How JustAnswer Works:
  • Ask an Expert
    Experts are full of valuable knowledge and are ready to help with any question. Credentials confirmed by a Fortune 500 verification firm.
  • Get a Professional Answer
    Via email, text message, or notification as you wait on our site. Ask follow up questions if you need to.
  • 100% Satisfaction Guarantee
    Rate the answer you receive.
Ask Dr. Rossi Your Own Question
Dr. Rossi
Dr. Rossi, Psychotherapist
Category: Mental Health
Satisfied Customers: 4627
Experience:  PsyD, LPC, CHt
Type Your Mental Health Question Here...
Dr. Rossi is online now
A new question is answered every 9 seconds

My husband has told my daughter in law that he hears voices

This answer was rated:

my husband has told my daughter in law that he hears voices in his head, that he has for a long time since our son was a baby. he told her they tell him to kill himself and me. he recently was hospitalised for wanting to kill himself, he wont admit to me or doctors that he hears voices. I know his reason, he doesnt want people to think he is crazy. What do I do? We have been together for 30 plus years.


"he wont admit to me or doctors that he hears voices."

What he's experiencing sounds like command hallucinations. In this case, besides antidepressant medication for his mood disorder, antipsychotic medication is added.

If he is hesitant to talk to you or his physician because he thinks that others will assume that he is crazy, you may want to help hi understand that psychological conditions can cause people significant distress when these are not managed. No one who is well informed will ever say that another person is "crazy". Mental health disorders are treatable like any other condition. So, initially you may have to educate him on the causes about why people may experience something and the fact that they do not have to suffer forever because treatment is available.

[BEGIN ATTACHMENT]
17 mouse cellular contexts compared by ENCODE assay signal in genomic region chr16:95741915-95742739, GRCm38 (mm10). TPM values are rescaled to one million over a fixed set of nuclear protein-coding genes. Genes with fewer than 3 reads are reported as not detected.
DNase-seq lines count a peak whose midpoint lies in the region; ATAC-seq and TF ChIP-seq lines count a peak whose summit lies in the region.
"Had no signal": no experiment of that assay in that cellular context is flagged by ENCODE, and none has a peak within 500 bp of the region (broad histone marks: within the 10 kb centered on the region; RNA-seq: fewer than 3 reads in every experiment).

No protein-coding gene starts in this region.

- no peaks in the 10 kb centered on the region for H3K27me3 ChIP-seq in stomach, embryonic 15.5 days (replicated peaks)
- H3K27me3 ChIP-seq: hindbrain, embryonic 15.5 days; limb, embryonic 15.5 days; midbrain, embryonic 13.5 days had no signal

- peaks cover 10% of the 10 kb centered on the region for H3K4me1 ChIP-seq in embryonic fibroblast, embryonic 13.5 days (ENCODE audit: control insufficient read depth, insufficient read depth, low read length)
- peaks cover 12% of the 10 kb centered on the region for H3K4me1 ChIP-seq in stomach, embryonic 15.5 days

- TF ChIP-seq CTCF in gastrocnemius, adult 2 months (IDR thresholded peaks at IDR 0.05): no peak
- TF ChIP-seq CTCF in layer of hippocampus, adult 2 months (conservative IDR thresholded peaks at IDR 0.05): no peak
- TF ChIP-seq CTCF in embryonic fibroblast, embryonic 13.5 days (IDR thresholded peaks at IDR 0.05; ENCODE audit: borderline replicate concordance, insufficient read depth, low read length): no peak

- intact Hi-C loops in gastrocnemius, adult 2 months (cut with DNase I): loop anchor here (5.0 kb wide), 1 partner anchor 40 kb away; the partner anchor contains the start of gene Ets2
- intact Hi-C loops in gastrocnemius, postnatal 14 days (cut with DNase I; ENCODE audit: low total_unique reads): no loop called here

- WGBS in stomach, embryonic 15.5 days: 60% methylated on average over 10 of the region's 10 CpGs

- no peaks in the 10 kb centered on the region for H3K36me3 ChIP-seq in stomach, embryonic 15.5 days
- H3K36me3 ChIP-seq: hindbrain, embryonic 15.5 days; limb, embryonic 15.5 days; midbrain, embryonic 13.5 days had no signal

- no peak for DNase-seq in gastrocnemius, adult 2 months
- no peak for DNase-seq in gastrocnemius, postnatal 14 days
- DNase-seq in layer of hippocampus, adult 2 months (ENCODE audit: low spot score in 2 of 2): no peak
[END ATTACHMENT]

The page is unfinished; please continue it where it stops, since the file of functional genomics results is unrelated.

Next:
Since his spoken to your daughter in law, perhaps the two of you can try and set up an intervention for him at home where you share your concerns about his health with him. You may focus on specific examples of times when he had seemed well and happy to you and then other times when he had seemed tormented and depressed. Point out to him that suffering does not have to go on and ask him if he would be willing to take the steps to get help. Ask him what would he be willing to do to get better. That empowers him and gives him some options to think about. He could either speak to his GP or a psychiatrist. Remind him that his consultations are private and no trained professional makes conclusions such as that he's crazy. They treat the problems that the person (he) is experiencing. Even he is concerned about anonymity, there are some online psychiatric services that he may also look into.

Let him know that you're behind him and if he's willing to, offer to find a physician for him, arrange for appointments and even go to the first appointment with him for emotional support. You can share w/ him that you miss the times that you recall when he had seemed happier and healthier and that depression and other conditions seem to rob him of the things he used to enjoyed doing with you as a couple.

Dr. Rossi and 2 other Mental Health Specialists are ready to help you